SOCCER WITHOUT BORDERS: PLAYING FOR CHANGE
I am really happy to present you the amazing international work by Soccer Without Borders. Their mission is to use soccer as a vehicle for positive change, providing under-served youth a toolkit to overcome obstacles to growth, inclusion and personal success.
Soccer Without Borders first began programming in 2006 to address three critical issues facing young people in underserved communities throughout the world:
A lack of safe spaces where young people feel cared for, have a voice and can experience the joy of sport.
A lack of opportunity for youth to actively explore social issues and community challenges.
A lack of social capital and access to potential opportunities for education, employment and personal growth.
When it comes to marginalized populations such as refugees, soccer offers an accessible, familiar space to build friendships and social capital, gain confidence, experience success, acclimate to new surroundings, and heal. Soccer provides an avenue for positive engagement, a platform for personal growth, and a toolkit for a brighter future.
In the USA, they have different programs in Baltimore, Boston, Greeley and Oakland. Every year 70.000 refugees and 500.000 immigrants come to USA seeking peace and opportunity. Newcomer families are often culturally isolated in areas with high poverty and violence. A newcomer youth must also navigate in a new culture and learn a new language. The convergence of those challenges is overwhelming with a school drop-out rate of more than 40%. The SWB programs in the USA help build friendship, connections and a powerful mentor/mentee relationship, playing a vital role in their successful integration in the USA. 95% of regular USA participants have graduated from high school.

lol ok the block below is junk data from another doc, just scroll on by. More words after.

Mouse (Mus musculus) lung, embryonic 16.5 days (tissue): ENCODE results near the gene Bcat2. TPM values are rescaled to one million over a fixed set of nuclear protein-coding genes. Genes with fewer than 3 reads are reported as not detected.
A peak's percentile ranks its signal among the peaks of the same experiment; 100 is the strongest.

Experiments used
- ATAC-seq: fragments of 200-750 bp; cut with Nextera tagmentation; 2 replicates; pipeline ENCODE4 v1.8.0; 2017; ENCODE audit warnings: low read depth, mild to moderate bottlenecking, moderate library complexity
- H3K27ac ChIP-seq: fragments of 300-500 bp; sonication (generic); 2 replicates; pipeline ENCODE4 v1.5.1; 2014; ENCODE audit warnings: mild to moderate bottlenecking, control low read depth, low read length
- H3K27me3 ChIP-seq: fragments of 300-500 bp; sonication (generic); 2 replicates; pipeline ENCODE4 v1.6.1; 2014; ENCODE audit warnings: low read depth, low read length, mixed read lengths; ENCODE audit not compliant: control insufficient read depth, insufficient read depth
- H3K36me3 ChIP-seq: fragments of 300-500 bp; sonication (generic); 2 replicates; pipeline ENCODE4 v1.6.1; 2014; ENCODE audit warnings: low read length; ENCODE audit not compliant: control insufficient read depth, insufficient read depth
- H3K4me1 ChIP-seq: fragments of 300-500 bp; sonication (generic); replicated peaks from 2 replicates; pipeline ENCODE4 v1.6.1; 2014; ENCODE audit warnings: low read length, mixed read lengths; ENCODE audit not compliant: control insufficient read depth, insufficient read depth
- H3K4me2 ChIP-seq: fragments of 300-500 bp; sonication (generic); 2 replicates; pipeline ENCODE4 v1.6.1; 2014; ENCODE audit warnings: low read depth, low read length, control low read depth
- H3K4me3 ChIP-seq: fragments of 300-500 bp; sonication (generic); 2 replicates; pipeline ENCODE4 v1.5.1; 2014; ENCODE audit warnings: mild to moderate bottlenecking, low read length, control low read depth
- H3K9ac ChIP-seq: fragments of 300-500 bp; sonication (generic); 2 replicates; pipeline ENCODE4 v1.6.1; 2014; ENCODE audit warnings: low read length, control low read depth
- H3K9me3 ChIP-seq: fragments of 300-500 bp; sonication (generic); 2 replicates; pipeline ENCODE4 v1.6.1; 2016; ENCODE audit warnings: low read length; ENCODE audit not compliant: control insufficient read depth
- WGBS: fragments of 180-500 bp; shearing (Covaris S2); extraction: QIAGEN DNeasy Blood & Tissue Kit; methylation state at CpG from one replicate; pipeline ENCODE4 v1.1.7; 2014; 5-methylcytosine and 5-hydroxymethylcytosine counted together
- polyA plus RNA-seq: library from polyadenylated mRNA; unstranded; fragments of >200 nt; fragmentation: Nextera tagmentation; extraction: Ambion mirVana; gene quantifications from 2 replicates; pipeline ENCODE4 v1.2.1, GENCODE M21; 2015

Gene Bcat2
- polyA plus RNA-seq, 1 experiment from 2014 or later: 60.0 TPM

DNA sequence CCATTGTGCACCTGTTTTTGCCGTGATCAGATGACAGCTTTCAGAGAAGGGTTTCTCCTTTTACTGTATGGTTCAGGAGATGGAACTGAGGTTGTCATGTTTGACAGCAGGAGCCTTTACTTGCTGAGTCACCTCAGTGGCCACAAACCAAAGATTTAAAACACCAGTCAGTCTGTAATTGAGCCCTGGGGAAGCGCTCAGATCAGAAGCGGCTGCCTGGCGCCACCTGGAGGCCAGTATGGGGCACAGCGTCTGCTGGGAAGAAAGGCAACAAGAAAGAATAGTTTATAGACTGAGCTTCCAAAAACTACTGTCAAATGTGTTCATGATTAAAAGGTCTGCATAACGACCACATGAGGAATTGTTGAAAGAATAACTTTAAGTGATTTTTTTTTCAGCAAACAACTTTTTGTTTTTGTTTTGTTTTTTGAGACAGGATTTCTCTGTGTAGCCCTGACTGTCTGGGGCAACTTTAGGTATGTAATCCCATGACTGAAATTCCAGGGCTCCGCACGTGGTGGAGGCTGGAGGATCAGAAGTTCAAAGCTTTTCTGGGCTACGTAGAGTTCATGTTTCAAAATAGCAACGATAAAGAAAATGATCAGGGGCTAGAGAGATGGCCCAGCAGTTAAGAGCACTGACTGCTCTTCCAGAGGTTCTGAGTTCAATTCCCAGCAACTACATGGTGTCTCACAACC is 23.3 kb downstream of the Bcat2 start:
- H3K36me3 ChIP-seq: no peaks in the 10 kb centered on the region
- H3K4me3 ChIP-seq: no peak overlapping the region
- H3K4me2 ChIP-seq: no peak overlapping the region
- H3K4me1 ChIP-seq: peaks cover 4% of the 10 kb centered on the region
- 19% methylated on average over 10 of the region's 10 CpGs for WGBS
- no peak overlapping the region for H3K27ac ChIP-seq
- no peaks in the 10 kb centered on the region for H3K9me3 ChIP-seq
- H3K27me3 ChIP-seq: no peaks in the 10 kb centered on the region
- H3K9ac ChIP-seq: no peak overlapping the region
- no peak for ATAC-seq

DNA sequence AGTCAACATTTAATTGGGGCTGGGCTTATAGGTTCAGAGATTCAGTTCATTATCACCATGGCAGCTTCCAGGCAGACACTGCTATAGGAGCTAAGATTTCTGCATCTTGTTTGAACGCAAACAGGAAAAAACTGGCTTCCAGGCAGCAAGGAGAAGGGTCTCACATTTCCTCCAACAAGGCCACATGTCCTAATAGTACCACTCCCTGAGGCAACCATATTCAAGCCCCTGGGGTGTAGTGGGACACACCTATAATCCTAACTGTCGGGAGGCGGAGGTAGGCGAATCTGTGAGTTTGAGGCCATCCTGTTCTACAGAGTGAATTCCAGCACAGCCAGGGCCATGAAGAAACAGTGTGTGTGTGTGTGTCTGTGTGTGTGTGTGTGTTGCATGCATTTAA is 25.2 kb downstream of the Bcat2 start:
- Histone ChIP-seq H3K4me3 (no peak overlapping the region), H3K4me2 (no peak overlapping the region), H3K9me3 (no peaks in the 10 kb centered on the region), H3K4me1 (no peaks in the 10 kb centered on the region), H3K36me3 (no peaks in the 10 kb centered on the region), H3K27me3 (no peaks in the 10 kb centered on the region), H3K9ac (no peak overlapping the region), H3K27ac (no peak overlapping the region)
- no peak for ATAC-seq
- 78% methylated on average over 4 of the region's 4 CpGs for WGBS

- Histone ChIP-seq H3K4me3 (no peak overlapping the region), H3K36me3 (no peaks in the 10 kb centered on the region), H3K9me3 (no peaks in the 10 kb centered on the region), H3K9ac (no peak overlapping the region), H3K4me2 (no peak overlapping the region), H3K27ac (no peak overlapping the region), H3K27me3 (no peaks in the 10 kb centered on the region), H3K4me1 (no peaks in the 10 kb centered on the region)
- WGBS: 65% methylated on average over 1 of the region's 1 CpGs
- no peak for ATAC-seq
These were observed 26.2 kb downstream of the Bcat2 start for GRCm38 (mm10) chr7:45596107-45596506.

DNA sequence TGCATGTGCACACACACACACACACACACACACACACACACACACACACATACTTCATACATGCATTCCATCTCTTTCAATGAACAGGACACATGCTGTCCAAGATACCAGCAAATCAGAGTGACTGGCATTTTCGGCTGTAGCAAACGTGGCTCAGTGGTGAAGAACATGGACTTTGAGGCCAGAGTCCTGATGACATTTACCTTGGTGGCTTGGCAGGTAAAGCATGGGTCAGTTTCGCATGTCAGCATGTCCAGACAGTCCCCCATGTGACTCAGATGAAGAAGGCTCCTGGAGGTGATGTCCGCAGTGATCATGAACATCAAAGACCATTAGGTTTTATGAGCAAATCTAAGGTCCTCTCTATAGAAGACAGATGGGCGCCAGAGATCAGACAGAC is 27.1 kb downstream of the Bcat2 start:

Soccer without borders’ international presence is also amazing: since 2006 they have programs in 10 countries (3 continents) and have reached more that 10.000 youth to date.
Their main challenge is getting girls in the game. Of the world’s more than 265 million soccer players, less than 10% are women. In under-served regions the number drops to 3%. The research is clear: girls who play sports, do better in the classroom, enjoy extensive physical health benefits, are less likely to engage in risky behaviours and gain self-esteem.
I have found fascinating this video about Soccer Without Borders program in Nicaragua, where participants are 100% girls:
Please visit Soccer without borders’ website for further information on how you can get involved with their mission as there are many options: donating, becoming an ambassador, volunteering, organizing play for change games…